After a facilities snag forced Cascade Midway Academy to delay its opening as a full-fledged new school, its founders decided to launch a learning hub for 12 students enrolled in nearby districts and charter schools.
In a Deeply Flawed ‘Analysis,’ the Associated Press Blames Public Charter Schools for America’s Segregated Cities
History repeats itself. Unfortunately, so does irresponsible analysis. For the 20 or so years that I’ve been studying charter schools, the attacks on charters have morphed over time. Early on, it was said that charter schools were going to admit only the most advantaged students. When that clearly didn’t come to pass, the attack line shifted to assertions that charters were more racially segregated than other schools. A study in the early 2000s by Gary Orfield seemed to confirm that: It showed that racial concentration in charter schools was higher than in nearby district schools.
But when researchers Zimmer, Gill, and Booker took a closer look, they found that kids attending racially concentrated charter schools had come from equally racially concentrated district schools. It turned out, charters were simply locating in majority-minority low-income neighborhoods and serving the at-risk kids who live there. Los Angeles is about 80% Hispanic. New Orleans is more than 80% black. Charter schools that locate in those cities are trying to serve those students. This is not segregation; this is school founders doing exactly what policymakers hoped they would do (as required in most state charter laws): serve kids most in need of a better education.
Now, a new Associated Press story is resurrecting an attack that should have been laid to rest, with headlines asserting that charter schools “put growing numbers in racial isolation.” The AP repeats Orfield’s old methodological mistake by interpreting high rates of racial concentration as “causing” segregation. If students are simply moving from one all-black school to another, there is no impact on overall segregation of schools. But there likely is an increase in learning.
The article includes some titillating stats: Charters are more “racially isolated” than district-run schools, and racially isolated schools are more likely to have low test scores. I hope it comes as no surprise to the AP education reporters that poverty is well known to be highly correlated with low proficiency rates. But they do seem ignorant of the important fact that charter schools have a strong track record in overcoming the odds of high poverty. They also fail to consider that parents choose charters, rather than being forced to send their children there.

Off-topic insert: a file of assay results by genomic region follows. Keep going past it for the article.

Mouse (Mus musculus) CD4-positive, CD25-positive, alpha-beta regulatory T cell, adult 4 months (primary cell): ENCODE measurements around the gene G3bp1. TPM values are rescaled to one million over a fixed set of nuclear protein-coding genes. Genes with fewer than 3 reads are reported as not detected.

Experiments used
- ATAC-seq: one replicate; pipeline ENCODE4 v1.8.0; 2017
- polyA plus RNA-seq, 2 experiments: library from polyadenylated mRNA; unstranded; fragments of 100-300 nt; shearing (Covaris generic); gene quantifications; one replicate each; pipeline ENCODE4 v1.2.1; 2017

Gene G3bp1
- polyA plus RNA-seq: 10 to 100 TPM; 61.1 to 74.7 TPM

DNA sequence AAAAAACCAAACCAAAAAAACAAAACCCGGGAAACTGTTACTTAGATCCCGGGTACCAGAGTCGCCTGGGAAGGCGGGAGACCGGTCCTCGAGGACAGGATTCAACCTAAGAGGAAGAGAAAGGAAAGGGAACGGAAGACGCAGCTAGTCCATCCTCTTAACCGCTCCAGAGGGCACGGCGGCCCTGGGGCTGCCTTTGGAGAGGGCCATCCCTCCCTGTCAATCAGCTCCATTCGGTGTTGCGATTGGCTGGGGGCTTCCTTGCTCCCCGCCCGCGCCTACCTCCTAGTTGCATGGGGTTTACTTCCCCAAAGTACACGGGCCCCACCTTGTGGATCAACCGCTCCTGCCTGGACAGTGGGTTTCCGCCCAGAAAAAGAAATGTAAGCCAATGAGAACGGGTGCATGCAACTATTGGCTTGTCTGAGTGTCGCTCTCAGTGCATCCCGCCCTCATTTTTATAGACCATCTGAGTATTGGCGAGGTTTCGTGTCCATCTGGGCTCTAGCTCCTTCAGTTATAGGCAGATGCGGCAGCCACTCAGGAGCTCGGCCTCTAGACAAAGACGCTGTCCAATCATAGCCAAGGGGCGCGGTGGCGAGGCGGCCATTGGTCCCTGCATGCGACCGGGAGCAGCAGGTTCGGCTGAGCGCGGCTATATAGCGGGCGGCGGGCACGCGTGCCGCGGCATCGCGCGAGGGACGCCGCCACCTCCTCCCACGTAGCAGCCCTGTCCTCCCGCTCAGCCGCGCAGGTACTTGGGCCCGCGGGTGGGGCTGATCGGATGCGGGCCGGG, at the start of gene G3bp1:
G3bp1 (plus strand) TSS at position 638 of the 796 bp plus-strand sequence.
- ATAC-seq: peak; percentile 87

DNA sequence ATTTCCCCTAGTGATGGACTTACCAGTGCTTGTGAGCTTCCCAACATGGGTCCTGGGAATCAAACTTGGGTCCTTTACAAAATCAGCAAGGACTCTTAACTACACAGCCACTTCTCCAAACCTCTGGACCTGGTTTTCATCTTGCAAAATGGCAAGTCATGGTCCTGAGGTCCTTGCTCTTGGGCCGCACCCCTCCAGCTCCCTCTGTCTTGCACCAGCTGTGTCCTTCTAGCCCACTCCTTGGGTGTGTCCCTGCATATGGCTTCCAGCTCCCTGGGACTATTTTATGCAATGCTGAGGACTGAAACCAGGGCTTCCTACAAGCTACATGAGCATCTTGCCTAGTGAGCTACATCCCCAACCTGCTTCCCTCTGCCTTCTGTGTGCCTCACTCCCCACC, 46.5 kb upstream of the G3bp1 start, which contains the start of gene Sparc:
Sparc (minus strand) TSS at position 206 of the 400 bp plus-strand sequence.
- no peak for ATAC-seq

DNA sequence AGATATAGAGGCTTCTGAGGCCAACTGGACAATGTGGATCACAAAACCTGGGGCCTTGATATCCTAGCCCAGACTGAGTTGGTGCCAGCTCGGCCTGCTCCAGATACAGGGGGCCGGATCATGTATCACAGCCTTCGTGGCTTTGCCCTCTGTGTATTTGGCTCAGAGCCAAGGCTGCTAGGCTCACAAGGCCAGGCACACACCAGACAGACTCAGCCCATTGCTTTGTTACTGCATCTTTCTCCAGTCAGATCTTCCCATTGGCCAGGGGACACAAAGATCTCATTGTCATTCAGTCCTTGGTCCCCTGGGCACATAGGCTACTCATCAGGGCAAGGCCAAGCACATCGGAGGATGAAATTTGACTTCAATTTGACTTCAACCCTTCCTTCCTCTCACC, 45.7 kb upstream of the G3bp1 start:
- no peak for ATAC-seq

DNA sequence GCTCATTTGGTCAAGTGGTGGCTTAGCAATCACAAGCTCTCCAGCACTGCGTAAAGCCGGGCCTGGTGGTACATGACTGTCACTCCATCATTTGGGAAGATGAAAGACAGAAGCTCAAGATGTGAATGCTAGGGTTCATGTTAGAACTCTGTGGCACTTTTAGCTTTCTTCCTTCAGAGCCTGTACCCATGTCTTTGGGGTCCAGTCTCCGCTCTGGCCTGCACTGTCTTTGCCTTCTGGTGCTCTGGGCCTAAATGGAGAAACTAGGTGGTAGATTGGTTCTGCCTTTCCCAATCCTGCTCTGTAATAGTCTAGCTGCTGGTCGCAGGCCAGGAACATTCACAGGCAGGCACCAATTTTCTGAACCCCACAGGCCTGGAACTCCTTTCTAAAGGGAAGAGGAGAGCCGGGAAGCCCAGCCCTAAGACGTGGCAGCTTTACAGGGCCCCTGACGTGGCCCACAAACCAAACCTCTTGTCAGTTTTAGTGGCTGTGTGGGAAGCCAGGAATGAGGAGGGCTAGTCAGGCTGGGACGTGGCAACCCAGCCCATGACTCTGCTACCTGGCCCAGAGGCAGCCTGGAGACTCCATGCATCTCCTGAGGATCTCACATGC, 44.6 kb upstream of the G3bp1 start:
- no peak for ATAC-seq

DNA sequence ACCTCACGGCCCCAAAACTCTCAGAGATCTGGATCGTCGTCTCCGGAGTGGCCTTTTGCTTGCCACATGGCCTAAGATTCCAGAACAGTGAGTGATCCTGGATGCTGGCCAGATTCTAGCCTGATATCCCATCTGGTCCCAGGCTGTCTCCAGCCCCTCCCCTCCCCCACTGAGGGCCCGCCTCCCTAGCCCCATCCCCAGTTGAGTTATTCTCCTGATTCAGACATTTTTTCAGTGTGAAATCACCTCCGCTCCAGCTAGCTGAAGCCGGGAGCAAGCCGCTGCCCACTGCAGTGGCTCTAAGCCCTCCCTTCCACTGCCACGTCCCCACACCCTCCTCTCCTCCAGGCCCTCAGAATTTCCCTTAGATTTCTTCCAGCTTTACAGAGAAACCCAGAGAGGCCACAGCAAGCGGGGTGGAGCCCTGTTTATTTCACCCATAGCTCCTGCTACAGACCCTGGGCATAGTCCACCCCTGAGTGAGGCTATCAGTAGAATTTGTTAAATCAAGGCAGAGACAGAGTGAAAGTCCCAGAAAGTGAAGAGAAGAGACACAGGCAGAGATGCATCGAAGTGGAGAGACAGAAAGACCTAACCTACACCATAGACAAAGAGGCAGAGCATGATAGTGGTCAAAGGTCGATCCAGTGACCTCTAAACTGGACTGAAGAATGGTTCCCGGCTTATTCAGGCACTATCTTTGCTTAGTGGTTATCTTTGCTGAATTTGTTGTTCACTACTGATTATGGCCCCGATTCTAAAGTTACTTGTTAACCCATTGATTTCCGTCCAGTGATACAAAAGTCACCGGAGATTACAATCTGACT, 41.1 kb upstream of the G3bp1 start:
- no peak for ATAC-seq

America is inexcusably segregated today, but it is ridiculous to imply that charter schools are to blame. Decades of housing choices, largely driven by suburban and intra-urban white flight, are reinforced today by inequities that are hardwired into our neighborhood school systems where funding, quality teachers, and other resources are unfairly distributed.
The parent choice that helped create segregated schools is the kind driven by a moving van, not by public charter schools. We will never be able to, nor should we, prevent families from moving where they want, but we can offer quality choices to families who can’t afford to move. Let’s please stop with the paternalism that passes judgment on their choices based on the idea that an all-black or all-Hispanic school will necessarily be bad for their children.
Increasing the number of racially and economically diverse schools is an important policy goal, and charter schools can and are used to promote more diverse urban schools. My son chose a diverse charter school in Seattle over a mostly white district-run gifted program. There is a fast-growing network of charters across the country that are diverse by design. But as any parent knows, the goal of diversity is secondary to safety and great teaching.
The AP’s misleading headline has come before and will come again. In the end, however, the only thing the analysis shows is that charter schools are serving the at-risk kids we — and state legislatures — asked them to serve. The fight to end racial segregation in our schools is laudable, but to pin the blame for current circumstances on charter schools is irresponsible.
This blog originally appeared in The 74.
After tracking and detailing school systems’ reopening plans for months, our research now turns to how districts are translating their plans into action.
Districts had all summer to address the concerns that special education families raised this spring. Yet, in many school systems, special education was largely an afterthought in districts’ planning for fall reopening.